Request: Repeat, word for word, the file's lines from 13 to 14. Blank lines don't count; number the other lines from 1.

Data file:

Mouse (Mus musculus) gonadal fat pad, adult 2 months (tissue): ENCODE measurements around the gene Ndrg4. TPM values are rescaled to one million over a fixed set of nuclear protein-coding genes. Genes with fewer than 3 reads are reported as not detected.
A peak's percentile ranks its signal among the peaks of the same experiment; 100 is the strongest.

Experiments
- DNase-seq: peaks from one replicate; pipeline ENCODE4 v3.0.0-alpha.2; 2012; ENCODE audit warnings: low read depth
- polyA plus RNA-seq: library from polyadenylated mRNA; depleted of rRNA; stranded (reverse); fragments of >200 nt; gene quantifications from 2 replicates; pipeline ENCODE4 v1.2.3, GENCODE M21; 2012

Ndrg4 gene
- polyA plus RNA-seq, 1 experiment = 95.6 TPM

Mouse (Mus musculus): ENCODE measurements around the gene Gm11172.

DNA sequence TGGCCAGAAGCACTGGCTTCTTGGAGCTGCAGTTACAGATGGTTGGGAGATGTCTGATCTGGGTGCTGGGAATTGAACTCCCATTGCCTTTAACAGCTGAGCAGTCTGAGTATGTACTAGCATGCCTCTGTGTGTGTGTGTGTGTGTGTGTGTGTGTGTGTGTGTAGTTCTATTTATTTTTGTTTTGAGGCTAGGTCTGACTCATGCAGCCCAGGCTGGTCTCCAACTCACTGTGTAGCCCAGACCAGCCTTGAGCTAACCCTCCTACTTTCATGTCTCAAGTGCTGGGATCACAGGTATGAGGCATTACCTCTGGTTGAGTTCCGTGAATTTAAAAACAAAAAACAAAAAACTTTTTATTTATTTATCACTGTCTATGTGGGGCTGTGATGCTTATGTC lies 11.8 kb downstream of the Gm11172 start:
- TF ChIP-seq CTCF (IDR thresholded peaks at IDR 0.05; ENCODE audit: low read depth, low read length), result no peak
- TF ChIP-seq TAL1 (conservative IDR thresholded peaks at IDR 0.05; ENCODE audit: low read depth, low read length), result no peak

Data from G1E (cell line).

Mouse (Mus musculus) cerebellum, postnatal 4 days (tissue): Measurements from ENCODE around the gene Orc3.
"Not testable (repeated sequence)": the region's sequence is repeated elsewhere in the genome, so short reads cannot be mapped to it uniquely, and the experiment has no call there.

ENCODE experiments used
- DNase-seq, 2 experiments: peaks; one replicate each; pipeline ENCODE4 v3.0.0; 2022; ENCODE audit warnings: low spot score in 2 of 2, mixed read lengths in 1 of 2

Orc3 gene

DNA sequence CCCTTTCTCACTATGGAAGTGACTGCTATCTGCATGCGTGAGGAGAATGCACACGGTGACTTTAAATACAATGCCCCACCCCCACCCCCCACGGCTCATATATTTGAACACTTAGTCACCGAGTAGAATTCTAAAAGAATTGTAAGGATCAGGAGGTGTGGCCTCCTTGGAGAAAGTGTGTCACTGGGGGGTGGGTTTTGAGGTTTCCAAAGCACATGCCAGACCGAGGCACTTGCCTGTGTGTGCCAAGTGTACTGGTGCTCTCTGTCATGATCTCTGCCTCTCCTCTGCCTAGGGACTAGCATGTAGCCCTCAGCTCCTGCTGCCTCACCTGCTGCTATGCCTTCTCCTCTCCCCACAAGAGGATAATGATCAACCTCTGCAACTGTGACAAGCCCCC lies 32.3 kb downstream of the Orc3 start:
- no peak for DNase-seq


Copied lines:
Mouse (Mus musculus) cerebellum, postnatal 4 days (tissue): Measurements from ENCODE around the gene Orc3.
"Not testable (repeated sequence)": the region's sequence is repeated elsewhere in the genome, so short reads cannot be mapped to it uniquely, and the experiment has no call there.